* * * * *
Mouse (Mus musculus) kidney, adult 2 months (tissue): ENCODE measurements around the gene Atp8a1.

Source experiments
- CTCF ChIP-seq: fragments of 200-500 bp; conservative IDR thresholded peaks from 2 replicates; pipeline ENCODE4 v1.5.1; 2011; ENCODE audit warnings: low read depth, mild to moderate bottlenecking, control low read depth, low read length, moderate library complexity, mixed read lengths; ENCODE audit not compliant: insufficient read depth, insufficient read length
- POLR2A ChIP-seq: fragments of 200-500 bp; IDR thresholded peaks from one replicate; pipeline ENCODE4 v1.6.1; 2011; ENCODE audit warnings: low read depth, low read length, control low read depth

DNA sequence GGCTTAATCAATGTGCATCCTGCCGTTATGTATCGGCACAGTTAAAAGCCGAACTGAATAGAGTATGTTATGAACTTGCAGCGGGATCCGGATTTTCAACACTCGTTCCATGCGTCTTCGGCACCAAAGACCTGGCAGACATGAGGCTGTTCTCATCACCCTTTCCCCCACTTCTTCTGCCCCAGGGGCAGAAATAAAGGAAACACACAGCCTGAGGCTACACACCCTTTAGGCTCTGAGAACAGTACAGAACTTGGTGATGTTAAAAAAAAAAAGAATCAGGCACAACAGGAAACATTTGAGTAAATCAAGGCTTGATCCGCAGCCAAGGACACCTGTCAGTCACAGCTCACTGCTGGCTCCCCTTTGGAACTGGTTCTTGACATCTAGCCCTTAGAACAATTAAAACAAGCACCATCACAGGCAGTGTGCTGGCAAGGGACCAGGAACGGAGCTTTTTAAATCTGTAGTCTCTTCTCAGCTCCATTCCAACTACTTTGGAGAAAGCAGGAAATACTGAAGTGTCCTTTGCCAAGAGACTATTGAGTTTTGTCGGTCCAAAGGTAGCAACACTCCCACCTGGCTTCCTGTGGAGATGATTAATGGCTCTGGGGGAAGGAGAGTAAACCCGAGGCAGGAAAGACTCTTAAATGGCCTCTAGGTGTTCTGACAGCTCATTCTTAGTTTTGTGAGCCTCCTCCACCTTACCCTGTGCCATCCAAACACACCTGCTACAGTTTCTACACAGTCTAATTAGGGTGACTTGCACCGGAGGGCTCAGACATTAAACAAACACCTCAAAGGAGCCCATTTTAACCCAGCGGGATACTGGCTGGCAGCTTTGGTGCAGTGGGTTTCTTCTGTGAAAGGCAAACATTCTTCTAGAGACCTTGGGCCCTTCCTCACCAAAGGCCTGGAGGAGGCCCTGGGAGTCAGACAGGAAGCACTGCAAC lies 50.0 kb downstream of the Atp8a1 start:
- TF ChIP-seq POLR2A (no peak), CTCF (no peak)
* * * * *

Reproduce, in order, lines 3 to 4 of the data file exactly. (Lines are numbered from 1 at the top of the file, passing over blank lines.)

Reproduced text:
- CTCF ChIP-seq: fragments of 200-500 bp; conservative IDR thresholded peaks from 2 replicates; pipeline ENCODE4 v1.5.1; 2011; ENCODE audit warnings: low read depth, mild to moderate bottlenecking, control low read depth, low read length, moderate library complexity, mixed read lengths; ENCODE audit not compliant: insufficient read depth, insufficient read length
- POLR2A ChIP-seq: fragments of 200-500 bp; IDR thresholded peaks from one replicate; pipeline ENCODE4 v1.6.1; 2011; ENCODE audit warnings: low read depth, low read length, control low read depth